It's Hard To Comprehend The Solar System's Staggering Size Without Seeing This
September 18, 2015 #expanse
By August West

Most planetary models fail to convey the true scale of our expansive solar system. In a still image, it's possible to illustrate the size of orbits in comparison to each other, and the same is true for the planets. The problem arises when combining the two.

Neptune is the outermost planet in our solar system (sorry, Pluto!), and it's over 2.7 billion miles from the sun. Jupiter's radius might be 11.2 times larger than Earth's, but on the scale of the solar system, the space it takes up is insignificant.

After seeing the failings of existing representations of the solar system, Wylie Overstreet trekked out to Nevada's Black Rock Desert. The area is well acquainted with out-of-this-world events (it's the site of the annual community and art festival, Burning Man), but there's something truly unique about this. It's a to-scale representation of our solar system, and it takes up an area equal to the city of San Francisco. That's 7 miles wide.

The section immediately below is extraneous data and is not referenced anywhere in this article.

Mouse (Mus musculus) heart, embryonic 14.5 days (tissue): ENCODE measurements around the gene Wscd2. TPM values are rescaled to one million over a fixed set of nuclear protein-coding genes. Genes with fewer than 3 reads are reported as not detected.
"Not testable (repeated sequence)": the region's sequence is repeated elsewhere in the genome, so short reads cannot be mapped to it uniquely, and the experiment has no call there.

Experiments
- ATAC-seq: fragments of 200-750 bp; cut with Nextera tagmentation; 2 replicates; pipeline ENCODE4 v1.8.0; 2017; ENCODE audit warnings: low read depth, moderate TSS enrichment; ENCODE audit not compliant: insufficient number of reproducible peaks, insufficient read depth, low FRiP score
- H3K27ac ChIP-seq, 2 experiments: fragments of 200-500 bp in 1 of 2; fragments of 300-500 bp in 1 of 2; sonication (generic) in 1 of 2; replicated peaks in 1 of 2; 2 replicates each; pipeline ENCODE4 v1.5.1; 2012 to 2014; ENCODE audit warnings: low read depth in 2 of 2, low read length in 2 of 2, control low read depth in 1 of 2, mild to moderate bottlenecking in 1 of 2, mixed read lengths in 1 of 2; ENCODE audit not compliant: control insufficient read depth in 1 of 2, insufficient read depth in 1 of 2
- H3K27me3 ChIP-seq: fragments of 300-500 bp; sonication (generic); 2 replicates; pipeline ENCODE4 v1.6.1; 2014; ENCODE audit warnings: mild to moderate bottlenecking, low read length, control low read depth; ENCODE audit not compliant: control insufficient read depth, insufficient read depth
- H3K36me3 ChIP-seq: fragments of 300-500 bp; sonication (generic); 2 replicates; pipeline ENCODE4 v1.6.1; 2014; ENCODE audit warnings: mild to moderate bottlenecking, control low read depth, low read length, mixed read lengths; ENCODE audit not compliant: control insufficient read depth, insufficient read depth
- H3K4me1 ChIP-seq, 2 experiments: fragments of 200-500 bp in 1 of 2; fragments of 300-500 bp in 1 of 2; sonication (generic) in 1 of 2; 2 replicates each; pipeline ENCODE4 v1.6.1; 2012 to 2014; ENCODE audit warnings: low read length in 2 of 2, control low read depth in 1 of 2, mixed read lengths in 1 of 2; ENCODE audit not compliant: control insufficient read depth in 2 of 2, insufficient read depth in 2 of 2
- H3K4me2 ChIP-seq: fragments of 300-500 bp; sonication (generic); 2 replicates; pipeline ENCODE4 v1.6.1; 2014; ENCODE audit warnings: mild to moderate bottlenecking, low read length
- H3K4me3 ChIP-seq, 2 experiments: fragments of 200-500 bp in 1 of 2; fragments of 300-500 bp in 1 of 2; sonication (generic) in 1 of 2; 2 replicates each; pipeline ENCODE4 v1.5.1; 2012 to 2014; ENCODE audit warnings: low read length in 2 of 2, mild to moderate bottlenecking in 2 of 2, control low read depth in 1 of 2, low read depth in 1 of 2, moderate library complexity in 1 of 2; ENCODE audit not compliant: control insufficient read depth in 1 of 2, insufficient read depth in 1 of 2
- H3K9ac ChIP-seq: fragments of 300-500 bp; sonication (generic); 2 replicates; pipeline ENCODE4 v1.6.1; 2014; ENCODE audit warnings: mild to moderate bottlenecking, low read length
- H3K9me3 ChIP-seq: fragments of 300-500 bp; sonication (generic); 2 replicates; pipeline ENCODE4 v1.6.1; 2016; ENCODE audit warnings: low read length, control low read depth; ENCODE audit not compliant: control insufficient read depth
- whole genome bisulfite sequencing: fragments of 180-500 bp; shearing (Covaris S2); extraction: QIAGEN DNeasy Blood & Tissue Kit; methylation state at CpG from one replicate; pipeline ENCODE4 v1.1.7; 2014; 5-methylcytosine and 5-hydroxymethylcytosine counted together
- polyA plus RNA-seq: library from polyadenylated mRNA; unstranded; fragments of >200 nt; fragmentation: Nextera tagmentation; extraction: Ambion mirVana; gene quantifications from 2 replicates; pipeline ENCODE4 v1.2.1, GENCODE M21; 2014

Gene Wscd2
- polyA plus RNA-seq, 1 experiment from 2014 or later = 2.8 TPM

Check out the awesome clip below and let us know your impressions. When the video's over, be sure to share it with your friends on Facebook!

To Scale: The Solar System

On a dry lakebed in Nevada, a group of friends build the first scale model of the solar system with complete planetary orbits: a true illustration of our place in the universe.

Posted by To Scale Series on Wednesday, September 16, 2015
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